Mario Lavista, born in 1943, is a living Mexican composer who works in electronic music and acoustic music. If you were to listen to it, you’d see how they both come across in his music. We can especially see this in his Cinco Danzas Breves. To me, that is what makes him note worthy, he composed anything and everything he wanted. Let me give you some background information on him before continuing.
Mario Lavista was born in Mexico City, and he is related to Raul Lavista, another Mexican composer. He studied with Carlos Chavez, yes, THE Carlos Chavez. Lavista is from Mexico City, and his career really took off in the late 60s/early 70s. Around this time is when he met people like Ligeti and John Cage, fellow avant garde composers. He has written a lot, both musically (opera, chamber music, electronic music, etc.) and literally. Lavista founded two magazines; Talea (1975) and Universidad Nacional Autónoma de México (1975). He was also a teacher, even one at UNM in 2013.
If you are not familiar with Ligeti or Cage, it’s quite alright. Type their names into a search engine and there you go! (I’ll also put a listening list down below.) These two composers are known in America for the avant garde pieces and having their music exist for music’s sake. Usually, they have a lot of repetition and a gradual development of music that is so small that sometimes one doesn’t notice it until the new theme is complete and has been repeated several times. This type of music, stereotypically, seems to have odd intervalic relationships and sense of time/meter. In Lavista’s Cinco Danzas Breves, one can hear all of these things.
This piece is written for five instruments: Clarinet, Oboe, Bassoon, Flute, and French Horn. That seems to be an odd paring, doesn’t it? It is! However, once you listen to the piece, you can see that it isn’t odd at all. The honk sound from the bassoon and French horn go really well together. Then the instruments get progressively less squeakier or honky. The oboe and clarinet can be honky but also lyric like the flute. which has no honk. the piece itself is about 14 minutes long composed of different major sections or movements. It begins with a small downward moving motif with the clarinet that the other instruments seeming follow or at least mimic. Progressively, each instrument keeps in time but seemingly does their own motive. The rest of the piece is the same sort of construct just at different tempos and varies within which instrument “intones” the motif.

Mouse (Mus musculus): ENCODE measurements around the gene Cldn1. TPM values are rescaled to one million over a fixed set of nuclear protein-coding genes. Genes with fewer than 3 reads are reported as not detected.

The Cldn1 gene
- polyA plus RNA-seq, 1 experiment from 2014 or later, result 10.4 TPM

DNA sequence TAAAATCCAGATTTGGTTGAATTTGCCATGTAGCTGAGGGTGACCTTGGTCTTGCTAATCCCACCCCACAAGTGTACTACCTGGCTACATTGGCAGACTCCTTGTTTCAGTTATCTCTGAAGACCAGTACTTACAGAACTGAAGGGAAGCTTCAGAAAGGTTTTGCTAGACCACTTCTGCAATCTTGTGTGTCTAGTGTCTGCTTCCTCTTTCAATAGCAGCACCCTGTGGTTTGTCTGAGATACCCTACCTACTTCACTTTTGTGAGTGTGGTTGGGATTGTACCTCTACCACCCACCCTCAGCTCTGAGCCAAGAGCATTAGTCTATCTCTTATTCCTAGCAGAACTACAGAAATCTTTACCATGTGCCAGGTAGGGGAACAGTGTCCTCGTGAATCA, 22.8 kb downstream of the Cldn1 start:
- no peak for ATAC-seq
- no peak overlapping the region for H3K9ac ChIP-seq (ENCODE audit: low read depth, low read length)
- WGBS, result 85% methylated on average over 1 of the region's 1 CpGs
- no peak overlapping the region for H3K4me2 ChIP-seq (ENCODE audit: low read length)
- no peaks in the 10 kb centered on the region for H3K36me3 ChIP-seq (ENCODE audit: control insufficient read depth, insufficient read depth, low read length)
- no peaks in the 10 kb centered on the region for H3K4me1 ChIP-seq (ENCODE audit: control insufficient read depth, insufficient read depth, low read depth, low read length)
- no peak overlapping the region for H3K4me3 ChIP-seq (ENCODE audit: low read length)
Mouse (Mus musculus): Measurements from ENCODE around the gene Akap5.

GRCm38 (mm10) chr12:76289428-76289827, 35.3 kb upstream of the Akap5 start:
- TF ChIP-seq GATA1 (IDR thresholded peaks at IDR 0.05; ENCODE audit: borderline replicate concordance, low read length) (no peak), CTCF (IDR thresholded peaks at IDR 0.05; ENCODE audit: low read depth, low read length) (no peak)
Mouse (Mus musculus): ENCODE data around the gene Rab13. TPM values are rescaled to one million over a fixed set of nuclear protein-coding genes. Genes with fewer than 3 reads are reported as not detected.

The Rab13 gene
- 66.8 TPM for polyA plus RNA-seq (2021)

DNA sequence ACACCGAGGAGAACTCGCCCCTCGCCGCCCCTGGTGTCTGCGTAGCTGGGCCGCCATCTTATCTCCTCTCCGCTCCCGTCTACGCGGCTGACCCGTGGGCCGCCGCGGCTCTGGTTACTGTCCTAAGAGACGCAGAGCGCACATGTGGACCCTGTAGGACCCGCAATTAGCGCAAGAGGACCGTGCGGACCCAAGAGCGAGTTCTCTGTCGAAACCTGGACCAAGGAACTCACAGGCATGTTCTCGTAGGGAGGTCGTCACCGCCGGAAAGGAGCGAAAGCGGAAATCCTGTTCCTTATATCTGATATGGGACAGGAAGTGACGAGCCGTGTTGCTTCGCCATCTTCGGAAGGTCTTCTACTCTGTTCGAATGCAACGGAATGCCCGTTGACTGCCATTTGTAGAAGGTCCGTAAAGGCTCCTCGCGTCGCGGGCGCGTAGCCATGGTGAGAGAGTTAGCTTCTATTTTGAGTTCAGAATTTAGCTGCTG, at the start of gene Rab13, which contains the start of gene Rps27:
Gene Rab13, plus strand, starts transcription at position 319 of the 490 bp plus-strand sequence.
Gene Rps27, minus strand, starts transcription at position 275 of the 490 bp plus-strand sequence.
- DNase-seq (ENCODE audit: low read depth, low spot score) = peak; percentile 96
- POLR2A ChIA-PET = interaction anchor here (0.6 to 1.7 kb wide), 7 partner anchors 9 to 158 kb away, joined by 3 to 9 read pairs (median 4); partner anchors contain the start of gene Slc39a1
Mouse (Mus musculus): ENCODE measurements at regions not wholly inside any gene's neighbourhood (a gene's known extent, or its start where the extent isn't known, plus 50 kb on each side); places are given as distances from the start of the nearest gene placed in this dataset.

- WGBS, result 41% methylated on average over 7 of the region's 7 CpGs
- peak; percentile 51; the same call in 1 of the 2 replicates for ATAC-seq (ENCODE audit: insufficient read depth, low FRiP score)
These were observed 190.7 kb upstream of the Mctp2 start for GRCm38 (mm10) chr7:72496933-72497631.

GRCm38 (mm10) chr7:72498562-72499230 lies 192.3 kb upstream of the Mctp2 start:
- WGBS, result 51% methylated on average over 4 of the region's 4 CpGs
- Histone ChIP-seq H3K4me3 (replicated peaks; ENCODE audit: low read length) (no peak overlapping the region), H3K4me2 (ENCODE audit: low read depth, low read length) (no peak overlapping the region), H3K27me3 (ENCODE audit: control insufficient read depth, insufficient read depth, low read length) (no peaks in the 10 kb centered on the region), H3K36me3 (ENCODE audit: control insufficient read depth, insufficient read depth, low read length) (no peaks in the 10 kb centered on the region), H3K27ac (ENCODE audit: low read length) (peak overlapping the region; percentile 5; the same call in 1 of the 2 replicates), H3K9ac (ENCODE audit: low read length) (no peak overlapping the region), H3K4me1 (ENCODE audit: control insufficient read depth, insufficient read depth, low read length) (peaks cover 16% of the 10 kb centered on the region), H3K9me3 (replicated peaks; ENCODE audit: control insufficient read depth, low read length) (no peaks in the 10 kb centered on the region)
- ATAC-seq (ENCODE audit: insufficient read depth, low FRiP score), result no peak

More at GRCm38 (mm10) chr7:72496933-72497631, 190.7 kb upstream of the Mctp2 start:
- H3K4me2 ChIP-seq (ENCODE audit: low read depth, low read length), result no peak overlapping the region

If you were to listen to something like Einstein on the Beach, by Philip Glass, it sounds similar in that they both use rhythm and sound to make their pieces work together. It’s very metrical and odd but not so odd that it’s off putting. Why is this important? Because it shows how the two composers influenced each other. It’s what was hot and happenin’ back then within that community.
So what makes Mario Lavista different? He was Mexican and he studied electronic composition also. This factor of studying electronic composition was what made his music different. We can see this electronic music influence in Cinco Danzas Breves, based upon how the sounds are working together. In the 70s, it became popular to work with the new equipment that was coming out to make electronic music. This isn’t to reference EDM, but it’s perhaps the grandfather to it all. It’s the idea of using electricity and electric items to make music. For instance, if a piece were to use a backtrack of prerecorded music and then is performed with a soloist, it is electronic music. If you were to use microphones swinging over speakers to give different pitches of sound, that is also electronic music. By the way, that has been done by Steve Reich.
Mario Lavista was different because he wrote everything he wanted to and didn’t stay in this little box that somehow people get stuck in. He wrote operas, chamber music, piano music, and electronic music. They all influenced each other and I believe that is what makes him so great. He is a well rounded musician.
“Cinco Danzas Breves – Quinteto Prana.” YouTube. July 30, 2016. Accessed April 18, 2017. https://www.youtube.com/watch?v=Ep4aw58VK2g.
Melton, Myelita. “Mario Lavista.” Home. Accessed April 18, 2017. http://worldofopera.org/operas/coming-up/item/1191-mario-lavista.
“Lavista, Mario.” Grove Music Online. Oxford Music Online. Oxford University Press, accessed April 18, 2017, http://0-www.oxfordmusiconline.com.lib.utep.edu/subscriber/article/grove/music/45207..
Talento, Romeo. “The Living Composers Project.” Mario Lavista – The Living Composers Project. Accessed April 18, 2017. http://www.composers21.com/compdocs/lavistam.htm.